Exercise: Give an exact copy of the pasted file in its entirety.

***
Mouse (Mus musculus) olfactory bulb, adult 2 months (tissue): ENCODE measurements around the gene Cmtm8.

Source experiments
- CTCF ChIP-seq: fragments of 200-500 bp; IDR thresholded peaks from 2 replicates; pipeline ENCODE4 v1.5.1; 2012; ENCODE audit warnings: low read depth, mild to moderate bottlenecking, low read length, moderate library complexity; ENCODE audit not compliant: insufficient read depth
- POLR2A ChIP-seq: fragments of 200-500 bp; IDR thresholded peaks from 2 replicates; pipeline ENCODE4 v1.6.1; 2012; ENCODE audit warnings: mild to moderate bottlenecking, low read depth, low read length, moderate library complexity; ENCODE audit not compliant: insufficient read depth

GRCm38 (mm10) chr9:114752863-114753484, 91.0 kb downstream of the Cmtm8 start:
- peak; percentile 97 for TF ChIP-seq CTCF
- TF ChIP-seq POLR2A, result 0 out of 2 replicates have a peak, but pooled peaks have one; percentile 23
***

Mouse (Mus musculus) olfactory bulb, adult 2 months (tissue): ENCODE measurements around the gene Cmtm8.

Source experiments
- CTCF ChIP-seq: fragments of 200-500 bp; IDR thresholded peaks from 2 replicates; pipeline ENCODE4 v1.5.1; 2012; ENCODE audit warnings: low read depth, mild to moderate bottlenecking, low read length, moderate library complexity; ENCODE audit not compliant: insufficient read depth
- POLR2A ChIP-seq: fragments of 200-500 bp; IDR thresholded peaks from 2 replicates; pipeline ENCODE4 v1.6.1; 2012; ENCODE audit warnings: mild to moderate bottlenecking, low read depth, low read length, moderate library complexity; ENCODE audit not compliant: insufficient read depth

GRCm38 (mm10) chr9:114752863-114753484, 91.0 kb downstream of the Cmtm8 start:
- peak; percentile 97 for TF ChIP-seq CTCF
- TF ChIP-seq POLR2A, result 0 out of 2 replicates have a peak, but pooled peaks have one; percentile 23